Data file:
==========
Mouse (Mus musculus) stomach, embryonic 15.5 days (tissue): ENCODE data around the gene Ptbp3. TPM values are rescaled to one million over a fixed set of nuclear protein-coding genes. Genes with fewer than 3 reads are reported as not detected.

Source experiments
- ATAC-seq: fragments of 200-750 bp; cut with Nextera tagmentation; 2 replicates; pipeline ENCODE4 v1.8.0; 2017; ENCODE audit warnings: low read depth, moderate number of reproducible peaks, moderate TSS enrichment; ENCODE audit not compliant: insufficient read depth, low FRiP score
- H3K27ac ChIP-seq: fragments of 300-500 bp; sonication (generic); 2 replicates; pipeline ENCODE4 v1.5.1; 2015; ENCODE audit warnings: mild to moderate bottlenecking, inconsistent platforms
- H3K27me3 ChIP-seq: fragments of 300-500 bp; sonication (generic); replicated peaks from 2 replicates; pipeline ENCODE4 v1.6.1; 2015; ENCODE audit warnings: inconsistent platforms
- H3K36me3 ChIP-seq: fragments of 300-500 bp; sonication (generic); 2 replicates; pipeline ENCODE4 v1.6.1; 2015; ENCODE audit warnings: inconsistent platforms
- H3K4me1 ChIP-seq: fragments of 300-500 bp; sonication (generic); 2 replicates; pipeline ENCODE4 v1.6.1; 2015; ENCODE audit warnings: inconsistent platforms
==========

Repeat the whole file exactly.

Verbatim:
Mouse (Mus musculus) stomach, embryonic 15.5 days (tissue): ENCODE data around the gene Ptbp3. TPM values are rescaled to one million over a fixed set of nuclear protein-coding genes. Genes with fewer than 3 reads are reported as not detected.

Source experiments
- ATAC-seq: fragments of 200-750 bp; cut with Nextera tagmentation; 2 replicates; pipeline ENCODE4 v1.8.0; 2017; ENCODE audit warnings: low read depth, moderate number of reproducible peaks, moderate TSS enrichment; ENCODE audit not compliant: insufficient read depth, low FRiP score
- H3K27ac ChIP-seq: fragments of 300-500 bp; sonication (generic); 2 replicates; pipeline ENCODE4 v1.5.1; 2015; ENCODE audit warnings: mild to moderate bottlenecking, inconsistent platforms
- H3K27me3 ChIP-seq: fragments of 300-500 bp; sonication (generic); replicated peaks from 2 replicates; pipeline ENCODE4 v1.6.1; 2015; ENCODE audit warnings: inconsistent platforms
- H3K36me3 ChIP-seq: fragments of 300-500 bp; sonication (generic); 2 replicates; pipeline ENCODE4 v1.6.1; 2015; ENCODE audit warnings: inconsistent platforms
- H3K4me1 ChIP-seq: fragments of 300-500 bp; sonication (generic); 2 replicates; pipeline ENCODE4 v1.6.1; 2015; ENCODE audit warnings: inconsistent platforms